By: Carolyn Medrano
Life can be full of surprises that may need the immediate attention of your local urgent care center. You may, at once time, find yourself met with an unfortunate kitchen accident involving a sharp steak knife, for example.
Deep lacerations are the medical term to describe a deep cut or otherwise “bad owie.” As opposed to a puncture wound, the term laceration specifically describes a wound where skin and tissue are torn apart. The most common ways to be deeply lacerated is with knives, tools, auto accidents, and glass. Most minor lacerations will not require treatment at an urgent care center. Most patients can treat their cuts with basic first aid:
- Clean the cut gently with soap and water.
- Apply antibiotic ointment or cream (only if what caused the cut may be contaminated with raw meat, for example).
- Cover the cut with a band aid until the skin closes to prevent infection.
Some wounds, however, require attention and treatment from board certified physicians in Houston at your PCP’s office or local urgent care center. If the wound is very deep, bleeding profusely, in a joint area, or in highly vulnerable areas (such as in the eye), apply the same basic first aid techniques on your way to see the doctor, with a few changes.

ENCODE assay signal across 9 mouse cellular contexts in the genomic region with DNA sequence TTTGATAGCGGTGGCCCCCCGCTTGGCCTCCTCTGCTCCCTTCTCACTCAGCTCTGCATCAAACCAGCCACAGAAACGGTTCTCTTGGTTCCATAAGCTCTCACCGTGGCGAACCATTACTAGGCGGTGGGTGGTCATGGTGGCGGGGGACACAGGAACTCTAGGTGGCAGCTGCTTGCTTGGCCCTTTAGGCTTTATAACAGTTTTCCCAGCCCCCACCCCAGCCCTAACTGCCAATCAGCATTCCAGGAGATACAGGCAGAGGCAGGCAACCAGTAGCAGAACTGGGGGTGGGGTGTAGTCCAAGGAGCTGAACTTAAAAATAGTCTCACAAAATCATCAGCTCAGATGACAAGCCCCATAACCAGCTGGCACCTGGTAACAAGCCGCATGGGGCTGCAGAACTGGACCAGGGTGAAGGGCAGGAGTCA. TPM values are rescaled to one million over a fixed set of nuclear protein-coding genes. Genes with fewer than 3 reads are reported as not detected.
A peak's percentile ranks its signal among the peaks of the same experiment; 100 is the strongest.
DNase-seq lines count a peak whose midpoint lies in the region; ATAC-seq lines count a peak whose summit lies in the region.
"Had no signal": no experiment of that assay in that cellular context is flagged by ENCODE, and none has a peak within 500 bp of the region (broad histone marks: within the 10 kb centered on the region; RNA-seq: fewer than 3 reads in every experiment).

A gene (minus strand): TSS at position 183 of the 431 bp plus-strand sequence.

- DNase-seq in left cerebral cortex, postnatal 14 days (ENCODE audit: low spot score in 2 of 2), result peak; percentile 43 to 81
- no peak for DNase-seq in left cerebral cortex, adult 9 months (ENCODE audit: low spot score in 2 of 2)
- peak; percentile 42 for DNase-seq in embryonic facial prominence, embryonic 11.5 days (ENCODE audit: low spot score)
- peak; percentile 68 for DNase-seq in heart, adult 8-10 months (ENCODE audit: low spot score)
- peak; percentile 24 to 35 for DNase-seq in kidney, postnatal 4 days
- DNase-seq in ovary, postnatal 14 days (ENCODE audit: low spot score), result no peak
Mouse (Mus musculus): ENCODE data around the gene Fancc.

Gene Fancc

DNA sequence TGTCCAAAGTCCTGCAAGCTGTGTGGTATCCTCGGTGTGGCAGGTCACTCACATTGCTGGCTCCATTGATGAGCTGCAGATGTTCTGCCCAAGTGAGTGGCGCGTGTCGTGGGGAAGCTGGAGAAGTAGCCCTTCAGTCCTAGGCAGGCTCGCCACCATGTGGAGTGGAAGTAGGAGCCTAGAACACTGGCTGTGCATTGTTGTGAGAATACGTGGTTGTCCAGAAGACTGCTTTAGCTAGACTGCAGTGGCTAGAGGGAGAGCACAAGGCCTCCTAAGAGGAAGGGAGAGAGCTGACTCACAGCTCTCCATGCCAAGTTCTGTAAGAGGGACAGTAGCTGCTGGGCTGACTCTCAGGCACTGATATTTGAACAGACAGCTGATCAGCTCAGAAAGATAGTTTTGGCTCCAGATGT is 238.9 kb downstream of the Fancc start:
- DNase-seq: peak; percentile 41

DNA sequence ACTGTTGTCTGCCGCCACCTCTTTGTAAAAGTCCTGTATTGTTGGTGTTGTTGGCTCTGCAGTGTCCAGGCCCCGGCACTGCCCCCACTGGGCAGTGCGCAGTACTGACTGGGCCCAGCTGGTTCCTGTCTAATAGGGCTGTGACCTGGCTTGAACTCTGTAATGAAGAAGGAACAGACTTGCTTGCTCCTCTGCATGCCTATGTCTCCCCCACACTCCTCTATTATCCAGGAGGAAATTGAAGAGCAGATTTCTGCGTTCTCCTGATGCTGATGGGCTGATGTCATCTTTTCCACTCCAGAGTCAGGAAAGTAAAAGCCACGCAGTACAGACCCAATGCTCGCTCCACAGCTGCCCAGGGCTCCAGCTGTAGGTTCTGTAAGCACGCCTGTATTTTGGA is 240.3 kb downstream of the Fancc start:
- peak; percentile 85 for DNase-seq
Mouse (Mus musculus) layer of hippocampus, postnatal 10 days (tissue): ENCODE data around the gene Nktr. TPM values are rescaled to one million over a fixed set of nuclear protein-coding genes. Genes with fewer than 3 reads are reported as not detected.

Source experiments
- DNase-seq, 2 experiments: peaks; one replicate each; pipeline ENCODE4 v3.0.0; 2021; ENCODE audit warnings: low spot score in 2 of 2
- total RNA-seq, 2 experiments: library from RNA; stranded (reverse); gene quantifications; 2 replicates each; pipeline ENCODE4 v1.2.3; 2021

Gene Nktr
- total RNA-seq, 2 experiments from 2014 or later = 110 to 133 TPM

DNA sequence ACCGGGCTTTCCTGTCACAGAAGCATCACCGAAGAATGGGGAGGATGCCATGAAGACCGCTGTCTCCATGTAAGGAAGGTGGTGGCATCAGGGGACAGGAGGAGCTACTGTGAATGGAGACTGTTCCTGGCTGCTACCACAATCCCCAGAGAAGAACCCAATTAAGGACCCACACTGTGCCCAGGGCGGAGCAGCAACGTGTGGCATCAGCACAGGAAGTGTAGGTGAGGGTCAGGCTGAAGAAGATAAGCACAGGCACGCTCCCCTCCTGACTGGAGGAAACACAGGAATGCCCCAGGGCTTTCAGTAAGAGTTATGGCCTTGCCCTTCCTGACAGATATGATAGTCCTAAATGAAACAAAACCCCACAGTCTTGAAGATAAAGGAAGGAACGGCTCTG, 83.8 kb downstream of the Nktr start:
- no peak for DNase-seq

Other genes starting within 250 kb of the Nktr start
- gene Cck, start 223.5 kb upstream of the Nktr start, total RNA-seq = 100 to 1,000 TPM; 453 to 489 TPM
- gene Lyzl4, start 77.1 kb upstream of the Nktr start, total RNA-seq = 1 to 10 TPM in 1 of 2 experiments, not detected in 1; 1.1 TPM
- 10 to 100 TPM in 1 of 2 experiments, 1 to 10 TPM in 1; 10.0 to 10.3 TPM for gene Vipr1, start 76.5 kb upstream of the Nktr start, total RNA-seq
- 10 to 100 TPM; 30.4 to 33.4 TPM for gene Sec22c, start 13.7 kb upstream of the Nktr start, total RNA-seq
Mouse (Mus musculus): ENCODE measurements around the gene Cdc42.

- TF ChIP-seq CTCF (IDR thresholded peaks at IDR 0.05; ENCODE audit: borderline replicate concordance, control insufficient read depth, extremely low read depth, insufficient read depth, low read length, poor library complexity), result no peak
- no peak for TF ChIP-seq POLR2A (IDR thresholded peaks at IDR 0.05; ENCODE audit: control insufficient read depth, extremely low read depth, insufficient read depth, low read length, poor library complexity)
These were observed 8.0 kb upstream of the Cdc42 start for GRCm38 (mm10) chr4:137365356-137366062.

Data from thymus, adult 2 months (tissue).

- Control the bleeding first by applying pressure to the wound for 15 minutes.
- If able, remove any visible residue around the wound (broken glass, dirt, etc.)
- Wrap and cover the wound to prevent infection.
Depending on the depth of the wound, treatments may include stitches (this writer had 8 stitches in her hand), staples, bandages, steri-strips, or glue. If the wound is older than 24 hours prior to seeing a board certified medical facility, the wound is considered contaminated and other treatments may have to be used to close the wound.